Gwen Daniels of ILAO points out that for maximum efficiency, the classifiers must be the same throughout all of the potential LSOs available to address a specific issue, and given the hundreds of potential criteria organizations use to intake clients, navigating those differences might prove difficult.

So, does all this mean that the future of access to justice look like robots analyzing your issue, routing you to the right chatbot to help, and then following up as the case progresses?

One technology that might help address AI’s challenges is machine learning. Specifically, ML has the potential to improve the way clients and LSOs use technology to identify legal issues — one of the biggest barriers to clients seeking help at the outset.

“Generally speaking, machine learning is in the business of making predictions,” explains David Colarusso, the Director of the Legal Innovation & Technology (LIT) Lab at Suffolk Law School. “If you can frame a problem as a prediction problem and you have the right data, it can give you repeatable and scalable solutions. For access to justice, this might mean getting resources to those in need more quickly or freeing up professionals’ time by minimizing the time spent on a mechanical task, allowing them to do more human work.” He added that this would allow us to expand the reach and capacity of existing solutions while making practical new approaches to mitigate the access to justice crisis.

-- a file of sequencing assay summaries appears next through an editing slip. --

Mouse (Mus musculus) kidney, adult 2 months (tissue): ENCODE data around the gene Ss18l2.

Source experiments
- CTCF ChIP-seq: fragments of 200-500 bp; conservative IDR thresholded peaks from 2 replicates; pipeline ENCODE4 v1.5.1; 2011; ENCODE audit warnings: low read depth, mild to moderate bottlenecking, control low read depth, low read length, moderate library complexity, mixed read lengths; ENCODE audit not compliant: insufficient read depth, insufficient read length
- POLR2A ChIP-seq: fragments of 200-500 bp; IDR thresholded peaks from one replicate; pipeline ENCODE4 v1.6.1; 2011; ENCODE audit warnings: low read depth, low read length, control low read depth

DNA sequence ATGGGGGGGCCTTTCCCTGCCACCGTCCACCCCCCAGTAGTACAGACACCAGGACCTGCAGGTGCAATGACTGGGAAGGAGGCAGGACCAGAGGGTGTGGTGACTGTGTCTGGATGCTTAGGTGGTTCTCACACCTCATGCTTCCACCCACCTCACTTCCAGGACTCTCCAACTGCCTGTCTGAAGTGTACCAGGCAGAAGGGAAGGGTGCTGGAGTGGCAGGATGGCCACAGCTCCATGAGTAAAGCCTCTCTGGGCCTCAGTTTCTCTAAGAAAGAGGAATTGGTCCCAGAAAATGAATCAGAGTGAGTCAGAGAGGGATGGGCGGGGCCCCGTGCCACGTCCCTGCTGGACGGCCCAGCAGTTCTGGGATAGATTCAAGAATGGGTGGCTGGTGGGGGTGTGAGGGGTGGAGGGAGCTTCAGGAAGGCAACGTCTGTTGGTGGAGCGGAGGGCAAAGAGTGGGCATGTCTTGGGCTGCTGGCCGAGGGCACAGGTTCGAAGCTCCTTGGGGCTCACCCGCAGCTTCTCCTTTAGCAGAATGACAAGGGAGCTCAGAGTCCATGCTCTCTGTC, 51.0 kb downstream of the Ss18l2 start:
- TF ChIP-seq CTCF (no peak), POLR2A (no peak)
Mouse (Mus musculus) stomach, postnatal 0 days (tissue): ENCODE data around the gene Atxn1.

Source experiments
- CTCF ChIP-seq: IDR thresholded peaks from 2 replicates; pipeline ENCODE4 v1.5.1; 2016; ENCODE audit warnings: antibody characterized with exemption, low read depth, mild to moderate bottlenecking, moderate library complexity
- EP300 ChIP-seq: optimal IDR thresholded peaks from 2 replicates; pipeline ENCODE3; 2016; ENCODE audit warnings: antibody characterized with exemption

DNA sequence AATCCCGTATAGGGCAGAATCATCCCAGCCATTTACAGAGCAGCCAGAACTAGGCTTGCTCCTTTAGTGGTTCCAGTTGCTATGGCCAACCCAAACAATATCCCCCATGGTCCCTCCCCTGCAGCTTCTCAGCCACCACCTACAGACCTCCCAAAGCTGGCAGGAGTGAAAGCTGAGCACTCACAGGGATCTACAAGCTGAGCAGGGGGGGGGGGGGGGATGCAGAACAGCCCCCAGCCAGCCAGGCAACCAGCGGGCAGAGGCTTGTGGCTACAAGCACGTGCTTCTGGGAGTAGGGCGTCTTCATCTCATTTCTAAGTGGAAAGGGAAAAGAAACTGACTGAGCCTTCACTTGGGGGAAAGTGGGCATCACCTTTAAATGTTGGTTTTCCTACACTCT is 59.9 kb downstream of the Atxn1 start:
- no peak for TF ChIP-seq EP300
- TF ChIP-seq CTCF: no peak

Colarusso created Learned Hands, an online game that “aims to crowdsource the labeling of laypeople’s legal questions for the training of machine learning classifiers and issue spotters.” In Learned Hands — created in partnership between the Suffolk LIT Lab and Stanford Law School’s Legal Design Lab — lawyers and law students review real-world legal questions and identify the legal issues they see, producing a labeled set of texts. A classifier is trained to recognize common patterns in this data and use them to identify similar legal issues in new texts.

So, does all this mean that the future of access to justice look like robots analyzing your issue, routing you to the right chatbot to help, and then following up as the case progresses?

The practice of law is so context- and judgment-dependent that it may be doubtful that the immediate future looks so automated, but there is no doubt that these tools, when applied correctly, will make meaningful strides in the way clients actually access justice.